Home > Research > Publications & Outputs > High Redshift AGN: Accretion Rates and Morpholo...

Associated organisational unit

Electronic data

  • CHARSS_NLUAstro_2_16

    Rights statement: Fully open source

    Final published version, 1.69 MB, PDF document

View graph of relations

High Redshift AGN: Accretion Rates and Morphologies for X-ray and Radio SC4K Sources from z~2 to z~6

Research output: Contribution to Journal/MagazineJournal article

  • Benjamin Adams
  • Cameron Bishop
  • Matthew Fahey
  • Jordan Greener
  • Jiayi Kong
  • David Sobral
<mark>Journal publication date</mark>19/06/2020
<mark>Journal</mark>Notices of Lancaster Astrophysics (NLUAstro)
Number of pages13
Pages (from-to)16-28
Publication StatusPublished
<mark>Original language</mark>English


We study a large sample of ~4000 Lyα Emitters (LAEs) and identify the active galactic nuclei (AGN) among them in order to characterise their evolution across cosmic time. This work was carried out using the SC4K survey (Sobral et al. 2018) and data collected by the Hubble Space Telescope (HST), Chandra X-ray Observatory and the Very Large Array (VLA). We find 322 X-ray or radio detected AGN within the sample, constituting 8.7±0.5% of the sources considered. We find that the vast majority of classifiable AGN (81±3%) are point-like or compact sources in the rest-frame UV seen with HST, and this qualitative trend holds regardless of detection band or redshift. These AGN have a range of black hole accretion rates (BHARs), and we present the first direct comparison between radio and X-ray BHARs. X-ray calculated BHARs range from ~0.07 M⊙/yr to ~23 M⊙/yr, indicating a highly varied sample, with some very active AGN detected. Radio calculated BHARs range from ~0.09 M⊙/yr to ~8.8 M⊙/yr, broadly tracing the same range as the X-ray calculated BHARs. X-ray calculated BHARs peak at z~3 and both radio and X-ray calculated BHARs increase with increasing redshift, plateauing at z~4. We find significantly less variation in radio BHARs when compared to X-ray BHARs, indicating radio may be a far more stable and reliable method of calculating the BHARs of AGN over large timescales, while X-ray is more suitable for instantaneous BHARs.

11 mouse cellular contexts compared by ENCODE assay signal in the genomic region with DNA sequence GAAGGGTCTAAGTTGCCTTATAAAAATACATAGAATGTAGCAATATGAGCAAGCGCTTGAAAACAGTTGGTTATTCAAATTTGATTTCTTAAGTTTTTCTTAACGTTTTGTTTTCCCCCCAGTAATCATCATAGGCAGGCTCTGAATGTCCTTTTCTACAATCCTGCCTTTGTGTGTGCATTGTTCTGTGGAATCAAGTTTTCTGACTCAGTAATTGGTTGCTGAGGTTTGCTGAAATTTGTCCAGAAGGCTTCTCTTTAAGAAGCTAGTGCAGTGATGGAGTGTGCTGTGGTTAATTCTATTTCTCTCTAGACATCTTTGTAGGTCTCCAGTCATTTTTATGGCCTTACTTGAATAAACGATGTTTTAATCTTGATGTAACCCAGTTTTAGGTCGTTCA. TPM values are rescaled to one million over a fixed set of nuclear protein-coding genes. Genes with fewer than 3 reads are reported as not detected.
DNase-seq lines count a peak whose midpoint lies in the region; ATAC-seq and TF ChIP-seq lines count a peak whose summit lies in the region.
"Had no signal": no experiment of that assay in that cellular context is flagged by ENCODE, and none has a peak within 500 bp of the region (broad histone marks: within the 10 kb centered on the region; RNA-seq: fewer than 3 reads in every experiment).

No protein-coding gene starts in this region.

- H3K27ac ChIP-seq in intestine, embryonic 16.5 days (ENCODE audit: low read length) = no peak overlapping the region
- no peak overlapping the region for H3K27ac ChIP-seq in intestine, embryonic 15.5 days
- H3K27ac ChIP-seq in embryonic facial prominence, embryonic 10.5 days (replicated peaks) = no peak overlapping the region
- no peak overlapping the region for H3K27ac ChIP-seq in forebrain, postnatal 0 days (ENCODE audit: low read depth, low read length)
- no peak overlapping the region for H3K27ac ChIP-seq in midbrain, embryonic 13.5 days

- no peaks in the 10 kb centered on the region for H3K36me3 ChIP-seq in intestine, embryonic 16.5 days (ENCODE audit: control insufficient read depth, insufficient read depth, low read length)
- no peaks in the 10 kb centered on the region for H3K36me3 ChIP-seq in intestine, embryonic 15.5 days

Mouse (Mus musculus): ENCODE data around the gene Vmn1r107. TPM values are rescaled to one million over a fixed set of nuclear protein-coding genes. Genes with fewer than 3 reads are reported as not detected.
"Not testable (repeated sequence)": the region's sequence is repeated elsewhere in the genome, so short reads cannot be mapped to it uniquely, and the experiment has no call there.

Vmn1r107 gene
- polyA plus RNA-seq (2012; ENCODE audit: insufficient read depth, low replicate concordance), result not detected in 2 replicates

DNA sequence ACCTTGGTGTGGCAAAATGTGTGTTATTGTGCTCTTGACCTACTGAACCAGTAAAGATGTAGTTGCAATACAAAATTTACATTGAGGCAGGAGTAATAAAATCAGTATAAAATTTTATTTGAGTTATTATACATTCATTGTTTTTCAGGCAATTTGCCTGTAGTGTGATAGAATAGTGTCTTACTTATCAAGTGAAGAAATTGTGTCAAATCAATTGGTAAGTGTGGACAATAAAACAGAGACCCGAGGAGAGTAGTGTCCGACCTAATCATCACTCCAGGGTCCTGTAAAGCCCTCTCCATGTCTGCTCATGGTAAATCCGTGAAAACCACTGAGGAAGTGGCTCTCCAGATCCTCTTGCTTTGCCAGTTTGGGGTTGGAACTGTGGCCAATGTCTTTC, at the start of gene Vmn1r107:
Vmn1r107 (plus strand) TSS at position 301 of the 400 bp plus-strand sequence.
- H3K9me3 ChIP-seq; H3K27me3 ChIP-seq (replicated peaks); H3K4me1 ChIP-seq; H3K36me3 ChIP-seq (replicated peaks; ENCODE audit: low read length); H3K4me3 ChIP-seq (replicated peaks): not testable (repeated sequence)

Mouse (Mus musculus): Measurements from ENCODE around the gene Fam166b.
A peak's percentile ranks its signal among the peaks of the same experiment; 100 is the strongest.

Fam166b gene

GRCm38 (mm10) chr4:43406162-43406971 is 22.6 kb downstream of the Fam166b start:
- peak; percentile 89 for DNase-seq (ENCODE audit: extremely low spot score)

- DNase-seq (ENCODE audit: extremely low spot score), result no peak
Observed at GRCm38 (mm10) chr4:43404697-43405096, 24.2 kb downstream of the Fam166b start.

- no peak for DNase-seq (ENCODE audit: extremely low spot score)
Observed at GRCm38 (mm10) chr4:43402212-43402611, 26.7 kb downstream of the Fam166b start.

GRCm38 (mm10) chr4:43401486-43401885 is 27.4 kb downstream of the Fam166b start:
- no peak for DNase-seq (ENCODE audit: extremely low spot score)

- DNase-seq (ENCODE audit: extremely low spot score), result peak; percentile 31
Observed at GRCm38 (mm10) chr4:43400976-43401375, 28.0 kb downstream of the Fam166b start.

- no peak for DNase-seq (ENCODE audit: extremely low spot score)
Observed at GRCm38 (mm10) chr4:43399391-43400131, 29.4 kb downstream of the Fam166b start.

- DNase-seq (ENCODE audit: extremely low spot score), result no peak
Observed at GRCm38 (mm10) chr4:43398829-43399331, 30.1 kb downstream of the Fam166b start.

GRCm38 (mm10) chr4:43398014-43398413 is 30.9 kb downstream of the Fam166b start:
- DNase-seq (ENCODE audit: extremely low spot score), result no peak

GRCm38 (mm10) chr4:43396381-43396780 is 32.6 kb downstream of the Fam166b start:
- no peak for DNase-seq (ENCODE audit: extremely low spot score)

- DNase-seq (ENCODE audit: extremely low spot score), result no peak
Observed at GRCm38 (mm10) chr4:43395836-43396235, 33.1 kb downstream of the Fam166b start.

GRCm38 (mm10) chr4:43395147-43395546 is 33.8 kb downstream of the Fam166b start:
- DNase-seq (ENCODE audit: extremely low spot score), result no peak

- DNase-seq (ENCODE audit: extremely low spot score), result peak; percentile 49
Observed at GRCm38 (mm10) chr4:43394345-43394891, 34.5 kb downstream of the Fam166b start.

Bibliographic note

Adams et al. (2020), NLUAstro, 2, 16